AI Sucks at Making Adorable Cat Photos, Clearly Misses the Entire Point of the Internet
Artificial intelligence (AI) recently tried to generate cat photos from scratch, and the results were cat-astrophic.
This particular neural network (a type of AI modeled after the workings of the human brain) can produce astonishingly realistic original photos of human faces. In fact, the images of these made-up people were nearly impossible for human viewers to distinguish from photos of real people, programmers of the AI reported in a study that was posted December 2018 to the preprint journal arXiv.
Felines, however, proved to be another story. The same algorithm that generated flawless human faces created cats with misshapen heads; the wrong number of eyes and legs; and bodies that were too long, too short, unusually rotund or rectangular, and bent at peculiar angles. [5 Intriguing Uses for Artificial Intelligence (That Aren't Killer Robots)]
The AI engine that produced the creepy cat photos is what's known as "a style-based generator architecture for generative adversarial networks," or StyleGAN. Networks like these are "adversarial" because two models work simultaneously: One generates images, and another evaluates the results against photos in a training data set, so that the network learns from its mistakes and improves its performance, the study said.
For the AI to produce lifelike human images, it first had to "learn" what human faces looked like from existing photos. The algorithm broke the faces down into a checklist of style features, such as head position; gender; skin color; hair texture and style; and the shape of eyes, noses and mouths, the researchers reported.
Once StyleGAN was able to recognize all of those elements — without human supervision — it learned to assemble them independently to generate a brand-new, photo-realistic human face. The researchers declined an interview request but explained their process in a video posted to Youtube on Dec. 12, 2018.
So, why couldn't StyleGAN create adorably realistic cat photos? The algorithm was doing its best with what it had to work with — and when it came to cats, the thousands of reference images that it used were less than ideal, said Janelle Shane, a researcher who trains neural networks but was not involved in the study, told Live Science.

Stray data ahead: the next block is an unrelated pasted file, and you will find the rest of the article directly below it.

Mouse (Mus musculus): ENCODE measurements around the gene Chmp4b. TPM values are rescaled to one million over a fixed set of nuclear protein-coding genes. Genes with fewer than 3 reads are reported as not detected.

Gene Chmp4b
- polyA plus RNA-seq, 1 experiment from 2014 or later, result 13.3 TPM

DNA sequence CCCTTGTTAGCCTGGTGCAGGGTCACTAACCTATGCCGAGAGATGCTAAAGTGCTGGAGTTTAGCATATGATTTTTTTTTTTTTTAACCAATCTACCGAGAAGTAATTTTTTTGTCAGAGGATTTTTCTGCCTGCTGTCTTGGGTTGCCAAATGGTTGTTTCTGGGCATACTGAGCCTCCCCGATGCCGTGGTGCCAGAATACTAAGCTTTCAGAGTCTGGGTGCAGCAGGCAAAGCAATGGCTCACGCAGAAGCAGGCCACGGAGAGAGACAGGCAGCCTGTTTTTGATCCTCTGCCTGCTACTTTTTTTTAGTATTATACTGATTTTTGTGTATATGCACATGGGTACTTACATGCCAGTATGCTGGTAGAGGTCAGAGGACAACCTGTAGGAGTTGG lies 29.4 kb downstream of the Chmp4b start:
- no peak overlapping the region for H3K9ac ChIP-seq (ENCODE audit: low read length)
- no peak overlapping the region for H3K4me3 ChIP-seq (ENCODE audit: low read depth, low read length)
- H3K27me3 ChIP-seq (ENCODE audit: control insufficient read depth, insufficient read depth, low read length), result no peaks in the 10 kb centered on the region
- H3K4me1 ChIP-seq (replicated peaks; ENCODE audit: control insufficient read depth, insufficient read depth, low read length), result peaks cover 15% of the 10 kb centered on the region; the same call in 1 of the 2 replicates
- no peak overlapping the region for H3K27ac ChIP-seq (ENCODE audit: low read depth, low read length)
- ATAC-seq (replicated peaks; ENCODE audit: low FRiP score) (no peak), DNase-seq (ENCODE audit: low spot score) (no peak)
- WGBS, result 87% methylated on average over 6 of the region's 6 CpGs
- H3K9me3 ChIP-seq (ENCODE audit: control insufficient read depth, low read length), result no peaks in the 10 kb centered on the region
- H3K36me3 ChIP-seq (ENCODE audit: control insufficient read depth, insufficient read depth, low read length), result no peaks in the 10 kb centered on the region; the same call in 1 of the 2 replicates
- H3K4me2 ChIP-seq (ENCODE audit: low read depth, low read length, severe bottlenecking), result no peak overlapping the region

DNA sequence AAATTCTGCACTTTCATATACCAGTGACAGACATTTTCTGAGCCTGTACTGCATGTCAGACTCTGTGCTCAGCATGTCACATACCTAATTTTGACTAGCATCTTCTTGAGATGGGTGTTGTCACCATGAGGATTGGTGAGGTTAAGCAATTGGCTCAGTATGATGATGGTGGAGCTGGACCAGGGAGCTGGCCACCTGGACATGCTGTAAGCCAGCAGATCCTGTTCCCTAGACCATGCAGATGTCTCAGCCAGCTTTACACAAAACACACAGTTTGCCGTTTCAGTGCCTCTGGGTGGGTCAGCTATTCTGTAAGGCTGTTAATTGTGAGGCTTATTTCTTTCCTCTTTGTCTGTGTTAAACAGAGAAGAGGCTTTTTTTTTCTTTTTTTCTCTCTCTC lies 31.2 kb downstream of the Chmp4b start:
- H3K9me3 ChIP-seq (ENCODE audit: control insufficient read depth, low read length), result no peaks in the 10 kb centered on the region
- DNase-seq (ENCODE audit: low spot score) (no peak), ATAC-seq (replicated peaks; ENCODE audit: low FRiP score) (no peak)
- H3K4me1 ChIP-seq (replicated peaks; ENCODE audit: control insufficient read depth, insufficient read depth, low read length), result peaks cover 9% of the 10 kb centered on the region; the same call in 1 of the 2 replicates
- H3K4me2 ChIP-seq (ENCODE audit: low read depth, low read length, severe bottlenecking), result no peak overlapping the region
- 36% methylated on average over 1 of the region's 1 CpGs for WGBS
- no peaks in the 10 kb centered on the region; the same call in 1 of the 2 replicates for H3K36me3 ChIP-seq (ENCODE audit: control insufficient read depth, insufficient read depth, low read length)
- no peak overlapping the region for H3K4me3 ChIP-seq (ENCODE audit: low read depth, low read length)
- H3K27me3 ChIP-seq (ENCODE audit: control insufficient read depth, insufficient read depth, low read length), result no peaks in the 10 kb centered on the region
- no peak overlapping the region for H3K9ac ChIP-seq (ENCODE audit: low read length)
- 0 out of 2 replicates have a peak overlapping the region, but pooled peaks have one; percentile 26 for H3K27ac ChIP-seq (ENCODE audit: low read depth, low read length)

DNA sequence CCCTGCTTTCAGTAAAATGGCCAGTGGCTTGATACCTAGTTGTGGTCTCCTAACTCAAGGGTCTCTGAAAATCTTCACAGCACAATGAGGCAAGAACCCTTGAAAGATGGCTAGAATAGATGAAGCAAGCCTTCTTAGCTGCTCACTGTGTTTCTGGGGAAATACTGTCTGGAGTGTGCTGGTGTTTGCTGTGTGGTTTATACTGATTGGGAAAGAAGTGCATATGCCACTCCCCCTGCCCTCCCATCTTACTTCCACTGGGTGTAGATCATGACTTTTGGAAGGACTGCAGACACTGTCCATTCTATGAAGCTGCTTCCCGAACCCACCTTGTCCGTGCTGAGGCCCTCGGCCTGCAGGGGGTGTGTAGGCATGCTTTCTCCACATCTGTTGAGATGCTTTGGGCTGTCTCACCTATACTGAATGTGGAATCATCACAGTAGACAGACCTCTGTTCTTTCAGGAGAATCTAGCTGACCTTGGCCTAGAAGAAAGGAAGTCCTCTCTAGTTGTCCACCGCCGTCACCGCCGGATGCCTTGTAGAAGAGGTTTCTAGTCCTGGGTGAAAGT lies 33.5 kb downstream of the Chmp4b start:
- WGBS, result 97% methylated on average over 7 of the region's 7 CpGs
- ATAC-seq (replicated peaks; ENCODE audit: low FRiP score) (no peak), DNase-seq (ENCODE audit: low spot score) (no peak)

Shane wrote about the bizarre cats on Feb. 7 in on her blog AI Weirdness. Unlike StyleGAN's photo data set of human faces — in which bodies and backgrounds were cropped out and the head positions were similar to each other — the cat images in the data set varied wildly. The collection includes close-ups and wide shots of cats in a range of settings and against different backdrops. Some photos showed one cat, some included multiple cats, and others included people, too.
"There are upside-down cats; there are cats curled up in a ball; their eyes are open; their eyes are shut. You can definitely tell that their input data is a bit noisy — and by noisy, I mean there's stuff in there that's not just a picture of a cat," Shane said.
So, don't be too hard on StyleGan for its horrifying menagerie of nightmarish cats.
"There's a lot more going on that the algorithm has to learn," Shane added.
Conflicting visual cues made it hard for StyleGAN to learn what a real cat was supposed to look like. And neural networks don't have real-world context for the information they're given; all they know is what's in their data sets. StyleGAN learned enough from the reference photos to accurately reproduce small-scale details and textures, like a cat's fur or the shape of a feline ear. But the program clearly struggled at putting the entire cat together, Shane said.
"The neural network doesn't understand how cats work. It doesn't understand how many legs they have. It isn't really clear on how many eyes they have or where all of their anatomy goes," she told Live Science.
See more of StyleGAN's disturbing cat photos, near-perfect human images and other project files on the development platform GitHub.
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Originally published on Live Science.
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Mindy Weisberger is a Live Science editor for the channels Animals and Planet Earth. She also reports on general science, covering climate change, paleontology, biology, and space. Mindy studied film at Columbia University; prior to Live Science she produced, wrote and directed media for the American Museum of Natural History in New York City. Her videos about dinosaurs, astrophysics, biodiversity and evolution appear in museums and science centers worldwide, earning awards such as the CINE Golden Eagle and the Communicator Award of Excellence. Her writing has also appeared in Scientific American, The Washington Post and How It Works Magazine.
By Sarah Moore